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Global Trends by Martin Khor

Monday 26 September 2005


Services threat at the WTO

The local services firms and suppliers of developing countries could face new challenges to their survival and market share if a new offensive by the developed countries succeed at the WTO.  Their new “benchmarking” proposal would force developing countries to open up in more sectors and at a faster pace, putting the local firms on the defensive.

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The developed countries have launched a joint offensive to introduce new methods of getting developing countries to liberalise their services sectors in the World Trade Organisation and to have these endorsed at the WTO’s Ministerial conference in Hong Kong in December.

This has alarmed and upset many developing countries, whose delegations see it as an attempt to subvert the present system in which each country can decide on its own pace of liberalisation, and in sectors of their own choosing.

The offensive came at a meeting on 13 September at the WTO when members (including the European Union, Japan, Switzerland, Australia and Korea) presented six papers calling for additional ways to accelerate the pace of services liberalisation before the Hong Kong Ministerial.  The US and Canada also supported the proposals.

The proposals were coolly received by the developing countries. At another meeting, on 23 September, many of them stated their objections, criticising the proposals for attempting to change the nature of the WTO’s services agreement and negotiating methods, and for removing the policy flexibilities now available to the countries to choose their pace and degree of liberalisation in the various sectors.

Among the countries speaking up were Brazil, Indonesia, the Philippines, South Africa, the Caribbean countries, and the least developed countries.

At stake in this debate is the fate of the domestic enterprises and service providers in the developing countries.  If the countries open up their markets too rapidly, these small and medium sized local enterprises risk being overwhelmed by the much bigger foreign companies of the rich countries.

The service sector includes banks, insurance companies and other financial institutions, wholesale and retail trade, utilities (such as electricity, energy, water and telecommunications), transportation, postal services, education and professional services (including lawyers, doctors, architects).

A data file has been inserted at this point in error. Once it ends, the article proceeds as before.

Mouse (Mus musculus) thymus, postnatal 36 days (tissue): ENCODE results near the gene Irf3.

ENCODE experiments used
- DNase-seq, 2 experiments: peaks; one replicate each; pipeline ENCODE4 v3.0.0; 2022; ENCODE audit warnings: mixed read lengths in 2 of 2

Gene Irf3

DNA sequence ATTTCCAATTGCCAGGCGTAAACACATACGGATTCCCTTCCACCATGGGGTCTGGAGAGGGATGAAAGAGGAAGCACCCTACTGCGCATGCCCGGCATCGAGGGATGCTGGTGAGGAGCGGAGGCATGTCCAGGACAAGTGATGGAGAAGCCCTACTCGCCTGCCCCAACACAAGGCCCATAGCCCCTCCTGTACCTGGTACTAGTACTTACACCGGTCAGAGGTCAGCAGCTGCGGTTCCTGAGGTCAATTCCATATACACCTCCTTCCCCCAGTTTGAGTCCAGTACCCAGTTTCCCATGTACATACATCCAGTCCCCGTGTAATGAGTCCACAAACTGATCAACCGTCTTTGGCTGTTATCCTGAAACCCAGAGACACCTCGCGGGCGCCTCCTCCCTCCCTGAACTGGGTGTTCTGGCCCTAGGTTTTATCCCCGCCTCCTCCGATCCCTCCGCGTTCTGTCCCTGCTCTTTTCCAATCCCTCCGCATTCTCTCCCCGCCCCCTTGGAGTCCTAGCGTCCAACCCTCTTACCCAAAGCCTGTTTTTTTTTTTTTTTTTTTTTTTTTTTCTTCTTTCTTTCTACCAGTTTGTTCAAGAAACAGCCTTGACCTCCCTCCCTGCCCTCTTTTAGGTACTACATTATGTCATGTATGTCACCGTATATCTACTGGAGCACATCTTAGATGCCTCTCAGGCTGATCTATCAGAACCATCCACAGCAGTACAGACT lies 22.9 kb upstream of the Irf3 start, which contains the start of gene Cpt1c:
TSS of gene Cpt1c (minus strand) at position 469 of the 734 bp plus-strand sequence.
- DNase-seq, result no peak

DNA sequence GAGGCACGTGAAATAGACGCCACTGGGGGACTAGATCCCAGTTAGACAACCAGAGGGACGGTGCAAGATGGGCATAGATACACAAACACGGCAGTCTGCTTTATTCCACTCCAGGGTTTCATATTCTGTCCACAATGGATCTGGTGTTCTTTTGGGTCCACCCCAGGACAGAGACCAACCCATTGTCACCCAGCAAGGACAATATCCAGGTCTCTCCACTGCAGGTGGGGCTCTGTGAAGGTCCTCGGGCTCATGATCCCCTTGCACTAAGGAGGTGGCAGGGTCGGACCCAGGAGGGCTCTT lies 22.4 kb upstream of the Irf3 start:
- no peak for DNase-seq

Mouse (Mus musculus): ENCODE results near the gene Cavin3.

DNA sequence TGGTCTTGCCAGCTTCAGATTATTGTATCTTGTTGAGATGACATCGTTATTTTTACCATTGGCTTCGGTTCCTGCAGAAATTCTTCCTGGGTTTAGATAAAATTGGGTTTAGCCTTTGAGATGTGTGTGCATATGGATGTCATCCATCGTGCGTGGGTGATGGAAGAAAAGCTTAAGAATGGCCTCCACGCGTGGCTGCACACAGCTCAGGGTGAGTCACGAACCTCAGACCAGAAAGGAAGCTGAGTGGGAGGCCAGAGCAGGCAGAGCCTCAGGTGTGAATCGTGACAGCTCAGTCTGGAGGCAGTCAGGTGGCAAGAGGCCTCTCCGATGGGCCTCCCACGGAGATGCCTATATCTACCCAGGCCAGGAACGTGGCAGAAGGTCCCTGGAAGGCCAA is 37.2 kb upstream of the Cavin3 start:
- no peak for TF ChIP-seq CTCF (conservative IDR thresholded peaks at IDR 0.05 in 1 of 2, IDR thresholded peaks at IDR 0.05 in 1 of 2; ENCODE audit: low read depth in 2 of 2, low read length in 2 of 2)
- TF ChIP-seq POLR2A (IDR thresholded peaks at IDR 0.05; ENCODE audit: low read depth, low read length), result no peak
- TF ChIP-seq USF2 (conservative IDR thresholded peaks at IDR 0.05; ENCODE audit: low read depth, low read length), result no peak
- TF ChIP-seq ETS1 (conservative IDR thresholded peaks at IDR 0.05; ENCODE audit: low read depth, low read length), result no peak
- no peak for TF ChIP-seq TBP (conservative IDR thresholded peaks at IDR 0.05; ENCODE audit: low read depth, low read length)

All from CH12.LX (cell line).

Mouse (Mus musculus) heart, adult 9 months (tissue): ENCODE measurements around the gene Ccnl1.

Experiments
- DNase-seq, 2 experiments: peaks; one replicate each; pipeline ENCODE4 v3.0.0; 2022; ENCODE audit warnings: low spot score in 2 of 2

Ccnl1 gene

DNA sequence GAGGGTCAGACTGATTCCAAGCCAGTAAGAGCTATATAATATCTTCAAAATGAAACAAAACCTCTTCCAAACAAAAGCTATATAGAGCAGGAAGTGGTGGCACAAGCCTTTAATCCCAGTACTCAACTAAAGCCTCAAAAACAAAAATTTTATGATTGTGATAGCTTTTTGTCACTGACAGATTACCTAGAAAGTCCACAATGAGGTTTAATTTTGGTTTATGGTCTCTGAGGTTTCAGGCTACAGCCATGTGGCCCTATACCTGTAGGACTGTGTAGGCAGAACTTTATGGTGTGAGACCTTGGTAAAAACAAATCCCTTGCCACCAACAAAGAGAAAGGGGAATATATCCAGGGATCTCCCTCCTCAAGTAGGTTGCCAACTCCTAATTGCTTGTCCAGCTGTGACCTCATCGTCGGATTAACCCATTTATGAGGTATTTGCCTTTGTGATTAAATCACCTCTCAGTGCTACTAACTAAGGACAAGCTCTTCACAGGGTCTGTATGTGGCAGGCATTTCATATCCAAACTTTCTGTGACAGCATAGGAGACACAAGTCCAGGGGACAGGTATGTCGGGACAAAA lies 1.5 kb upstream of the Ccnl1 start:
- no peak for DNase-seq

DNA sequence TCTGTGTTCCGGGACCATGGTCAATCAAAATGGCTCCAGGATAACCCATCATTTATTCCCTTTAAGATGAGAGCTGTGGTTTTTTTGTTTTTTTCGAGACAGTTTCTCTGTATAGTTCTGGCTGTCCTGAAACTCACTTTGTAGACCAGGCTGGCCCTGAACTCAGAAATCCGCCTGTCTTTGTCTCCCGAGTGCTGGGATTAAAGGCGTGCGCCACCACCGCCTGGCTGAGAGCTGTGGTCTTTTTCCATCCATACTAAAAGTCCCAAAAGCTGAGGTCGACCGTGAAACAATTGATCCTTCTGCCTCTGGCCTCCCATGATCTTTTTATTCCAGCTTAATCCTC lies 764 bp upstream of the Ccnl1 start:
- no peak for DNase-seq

In many developing countries, services comprise the most important sector in terms of contribution to the Gross Domestic Product, income and jobs.  It is also the sector where local institutions and professionals are most entrenched, with a high degree of local ownership and participation.

It was with the aim of breaking into the markets of developing countries that the huge service enterprises of the United States, Europe and Japan persuaded their governments to inject a services agreement into the trade system during the Uruguay Round of trade talks.

Many developing countries were against this, arguing that services is not essentially a trade issue and trade rules cannot be appropriately applied to the sector.  They were concerned that opening up of their services would lead to local banks, wholesale and retail shops and telecom services being taken over by foreign firms.

They finally agreed only when safeguards and freedom of policy choice were built into the services agreement.

These include the “positive list approach” (only those sectors that are listed down are deemed to have been committed for liberalisation), the ability to also list restrictions to full liberalisation in the sectors chosen, and the bilateral “request-offer” system of negotiations (in which other countries can request a country to liberalise in various sectors, but the country is free to offer to commit in whichever sector of its choice and to whatever extent it deems  appropriate).